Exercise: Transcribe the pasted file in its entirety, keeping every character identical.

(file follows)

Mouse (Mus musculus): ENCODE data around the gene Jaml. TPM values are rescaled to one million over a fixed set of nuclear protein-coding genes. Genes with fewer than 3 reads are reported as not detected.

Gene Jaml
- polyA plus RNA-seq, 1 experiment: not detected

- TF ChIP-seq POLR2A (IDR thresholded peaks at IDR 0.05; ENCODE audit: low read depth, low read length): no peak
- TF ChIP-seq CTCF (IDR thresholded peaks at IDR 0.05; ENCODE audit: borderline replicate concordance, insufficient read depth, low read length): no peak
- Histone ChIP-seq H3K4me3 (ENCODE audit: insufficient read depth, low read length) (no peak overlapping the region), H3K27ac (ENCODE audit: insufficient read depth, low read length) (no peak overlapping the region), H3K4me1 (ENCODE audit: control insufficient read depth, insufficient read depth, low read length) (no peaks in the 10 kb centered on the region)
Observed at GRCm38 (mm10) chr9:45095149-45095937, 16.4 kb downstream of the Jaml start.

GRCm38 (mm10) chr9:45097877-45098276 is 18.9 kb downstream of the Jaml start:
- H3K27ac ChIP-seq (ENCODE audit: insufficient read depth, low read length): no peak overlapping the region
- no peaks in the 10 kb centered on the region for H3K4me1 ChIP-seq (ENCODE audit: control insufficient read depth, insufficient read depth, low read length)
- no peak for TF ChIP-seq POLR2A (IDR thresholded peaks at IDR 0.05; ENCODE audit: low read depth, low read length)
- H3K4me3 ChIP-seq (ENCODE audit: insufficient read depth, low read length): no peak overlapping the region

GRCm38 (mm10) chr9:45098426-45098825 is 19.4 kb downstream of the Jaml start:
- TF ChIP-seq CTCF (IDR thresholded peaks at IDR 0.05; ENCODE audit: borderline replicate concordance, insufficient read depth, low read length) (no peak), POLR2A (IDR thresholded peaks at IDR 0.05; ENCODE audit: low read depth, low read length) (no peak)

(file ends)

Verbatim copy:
Mouse (Mus musculus): ENCODE data around the gene Jaml. TPM values are rescaled to one million over a fixed set of nuclear protein-coding genes. Genes with fewer than 3 reads are reported as not detected.

Gene Jaml
- polyA plus RNA-seq, 1 experiment: not detected

- TF ChIP-seq POLR2A (IDR thresholded peaks at IDR 0.05; ENCODE audit: low read depth, low read length): no peak
- TF ChIP-seq CTCF (IDR thresholded peaks at IDR 0.05; ENCODE audit: borderline replicate concordance, insufficient read depth, low read length): no peak
- Histone ChIP-seq H3K4me3 (ENCODE audit: insufficient read depth, low read length) (no peak overlapping the region), H3K27ac (ENCODE audit: insufficient read depth, low read length) (no peak overlapping the region), H3K4me1 (ENCODE audit: control insufficient read depth, insufficient read depth, low read length) (no peaks in the 10 kb centered on the region)
Observed at GRCm38 (mm10) chr9:45095149-45095937, 16.4 kb downstream of the Jaml start.

GRCm38 (mm10) chr9:45097877-45098276 is 18.9 kb downstream of the Jaml start:
- H3K27ac ChIP-seq (ENCODE audit: insufficient read depth, low read length): no peak overlapping the region
- no peaks in the 10 kb centered on the region for H3K4me1 ChIP-seq (ENCODE audit: control insufficient read depth, insufficient read depth, low read length)
- no peak for TF ChIP-seq POLR2A (IDR thresholded peaks at IDR 0.05; ENCODE audit: low read depth, low read length)
- H3K4me3 ChIP-seq (ENCODE audit: insufficient read depth, low read length): no peak overlapping the region

GRCm38 (mm10) chr9:45098426-45098825 is 19.4 kb downstream of the Jaml start:
- TF ChIP-seq CTCF (IDR thresholded peaks at IDR 0.05; ENCODE audit: borderline replicate concordance, insufficient read depth, low read length) (no peak), POLR2A (IDR thresholded peaks at IDR 0.05; ENCODE audit: low read depth, low read length) (no peak)